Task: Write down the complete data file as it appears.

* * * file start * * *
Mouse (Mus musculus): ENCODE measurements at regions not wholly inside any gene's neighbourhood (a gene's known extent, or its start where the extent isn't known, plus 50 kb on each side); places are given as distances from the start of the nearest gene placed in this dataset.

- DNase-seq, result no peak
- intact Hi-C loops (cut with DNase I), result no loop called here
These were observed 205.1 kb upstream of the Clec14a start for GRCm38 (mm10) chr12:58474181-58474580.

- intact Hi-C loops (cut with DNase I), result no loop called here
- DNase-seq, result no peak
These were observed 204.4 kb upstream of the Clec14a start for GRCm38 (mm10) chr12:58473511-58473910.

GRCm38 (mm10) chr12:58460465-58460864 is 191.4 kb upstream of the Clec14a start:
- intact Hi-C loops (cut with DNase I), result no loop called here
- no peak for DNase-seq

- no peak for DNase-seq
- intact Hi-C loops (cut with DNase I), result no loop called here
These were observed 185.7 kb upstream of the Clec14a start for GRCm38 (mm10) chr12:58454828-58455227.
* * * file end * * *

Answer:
Mouse (Mus musculus): ENCODE measurements at regions not wholly inside any gene's neighbourhood (a gene's known extent, or its start where the extent isn't known, plus 50 kb on each side); places are given as distances from the start of the nearest gene placed in this dataset.

- DNase-seq, result no peak
- intact Hi-C loops (cut with DNase I), result no loop called here
These were observed 205.1 kb upstream of the Clec14a start for GRCm38 (mm10) chr12:58474181-58474580.

- intact Hi-C loops (cut with DNase I), result no loop called here
- DNase-seq, result no peak
These were observed 204.4 kb upstream of the Clec14a start for GRCm38 (mm10) chr12:58473511-58473910.

GRCm38 (mm10) chr12:58460465-58460864 is 191.4 kb upstream of the Clec14a start:
- intact Hi-C loops (cut with DNase I), result no loop called here
- no peak for DNase-seq

- no peak for DNase-seq
- intact Hi-C loops (cut with DNase I), result no loop called here
These were observed 185.7 kb upstream of the Clec14a start for GRCm38 (mm10) chr12:58454828-58455227.